Essential Tricks to Know
Other Helpful Tricks to Know
- Hospital Flips
How to Varial Flip: A Guide
Here it is, the main event. You’ve worked hard to meet the requirements for this trick, and now it’s time to learn this killer flip trick. Below we have created a guide that breaks this trick down and allows you to follow a simple step-by-step process, meaning you’ll have this trick before you know it. Plus, here is a standard and fakie varial demonstration to help you picture what you need to do when you step on the board. Check it out below:
Before you go about trying this trick properly, you should take the time to get the flip rotation down on its own before worrying about landing on the board. To do this, we would urge skaters to roll slowly to build some momentum, put their back foot in the toeside tail pocket and their front foot in the standard kickflip position. Then try to flick this trick, stepping off the board with your back foot after you pop the board and then try to catch the board with one foot after it has completed the full rotation. The goal of this exercise is to gain an understanding of the flip motion, to get an understanding of what the back foot’s role in the trick is and to master the flip without losing control of the board.
Now that you have an understanding of the trick, it’s time to put this theory into practice. Begin this trick by rolling forward and making sure your foot position is as described in step one. Then pop the board straight down while sliding and flicking your front foot out at the heelside nose pocket, much like a standard kickflip. Remember to avoid scooping this trick. As long as your foot is in the right position, the board will come around enough to do this trick. Any more scoop, and you’ll end up doing something closer to a Tre-flip.
Now that the board is in motion, you want to make sure you let the board rotate. Try to follow through with your front foot and keep it out in front of you. Watch the board as it makes its rotation and when it has completed its journey, bring your front foot back in to make the catch.
Once your front foot has made the catch and stabilised the board, bring your back foot into contact and then prepare for landing. Try to make sure that your feet are on the two sets of truck bolts and when you make contact with the ground, bend your knees to absorb the landing. If all goes well, you will have just landed your first varial kickflip. Congrats!
Common Mistakes When Learning to Varial Flip
As with any trick in the skating catalogue, there are certain pressure points and pitfalls that many beginner skaters fall into. However, we wouldn’t be doing our job right if we just let you fall into these traps. We have documented a few common issues below, along with some quick fixes to help you overcome them and land your first varial kickflip. Check them out below:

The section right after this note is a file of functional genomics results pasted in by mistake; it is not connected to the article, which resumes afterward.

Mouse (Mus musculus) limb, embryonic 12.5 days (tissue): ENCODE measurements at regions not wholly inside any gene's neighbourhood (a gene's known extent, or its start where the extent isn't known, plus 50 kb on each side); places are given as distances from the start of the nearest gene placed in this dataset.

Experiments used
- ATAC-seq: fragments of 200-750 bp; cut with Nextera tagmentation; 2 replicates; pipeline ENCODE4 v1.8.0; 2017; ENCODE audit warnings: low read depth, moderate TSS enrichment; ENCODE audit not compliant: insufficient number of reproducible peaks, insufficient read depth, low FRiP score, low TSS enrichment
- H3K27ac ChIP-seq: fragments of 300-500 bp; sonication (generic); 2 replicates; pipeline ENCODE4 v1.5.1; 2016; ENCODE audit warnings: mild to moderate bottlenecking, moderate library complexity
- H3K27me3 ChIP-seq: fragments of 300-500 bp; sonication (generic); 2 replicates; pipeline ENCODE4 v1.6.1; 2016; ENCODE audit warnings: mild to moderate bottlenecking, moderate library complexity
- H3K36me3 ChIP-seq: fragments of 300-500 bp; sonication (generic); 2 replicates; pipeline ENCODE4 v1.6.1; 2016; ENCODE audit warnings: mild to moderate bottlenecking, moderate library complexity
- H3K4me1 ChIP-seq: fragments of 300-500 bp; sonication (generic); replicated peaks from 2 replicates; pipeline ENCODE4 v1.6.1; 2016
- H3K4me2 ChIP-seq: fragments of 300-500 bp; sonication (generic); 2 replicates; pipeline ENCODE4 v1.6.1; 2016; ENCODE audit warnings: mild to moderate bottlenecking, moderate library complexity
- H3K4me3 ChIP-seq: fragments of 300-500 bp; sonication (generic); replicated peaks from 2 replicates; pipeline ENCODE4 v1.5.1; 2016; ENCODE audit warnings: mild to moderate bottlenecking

We cannot stress this enough when referring to varial kickflips; you do not need to scoop this trick. The key to success and not overrotating this trick is using your foot position to do all the work. If you ensure that your back foot is in the toeside tail pocket, the board will rotate naturally, allowing you to purely focus on the kickflip rotation. So don’t work hard, work smart!
Another common issue with this trick is losing control of the board and the board flying ahead of you. This is a problem that occurs quite a lot when learning to kickflip, but you know what they say, old habits die hard. To avoid this one, make sure that you are flicking out when you reach the heelside nose pocket, rather than forcefully kicking your foot out. We know it’s called a kickflip, but there isn’t an actual kick involved.
Then lastly, there is a tendency with this trick to lean back upon landing, causing the board to fly forward and leave you with a sore behind. In fact, this is a great time to break out one from my personal blooper reel to showcase the error:
This is usually caused by weak posture upon landing or landing without pulling the board directly below you first. The former is an easy fix. All you have to do is focus on keeping your head held high and your shoulders back. This should do the trick. Then as for the latter, if this trick gets slightly ahead of you in the air, be sure to use your front foot to catch the board and then drag it back under your control. If you can do this, you should have no further problems.
Get Aerial With a Varial!
As you can see from the information above, a varial kickflip is a great trick to build on your beginner skills and push your overall skating ability into the realms of intermediate. The varial kickflip is a stunning trick, a very attainable one for beginner skaters and provides key learnings that will help you learn how to do more complex tricks like tre-flips, for example. We hope that our guide serves you well in your quest to learn this trick and, as always, thank you for reading.
Answer: The varial kickflip is generally considered an easier trick to learn. This is mainly because the front-side shove motion required for the varial heelflip is a little harder to master than the back-side shove-it motion. However, it also depends on your preference for kickflips or heelflips. If you learn kickflips first, then the chances are that you will learn varial kickflips first, and vice versa.
Answer: The simple answer is no. Instead of scooping this trick, you will want to make sure that the ball of your foot is tucked into the toeside pocket. Then when you pop the tail, the board will naturally make its way around in the natural pop-shove-it motion. Scooping the board will over-rotate the board, but if you are going for a tre-flip, this is exactly what you want.
Answer: We think this is a strong statement, but we certainly believe that this trick is underrated. We think contributing factors are that many skaters will skip this trick in an attempt to learn a tre-flip. Plus, if you do these tricks awkwardly, they have a tendency to look a little ugly. However, if done with height and not rocketed, these tricks can look stunning.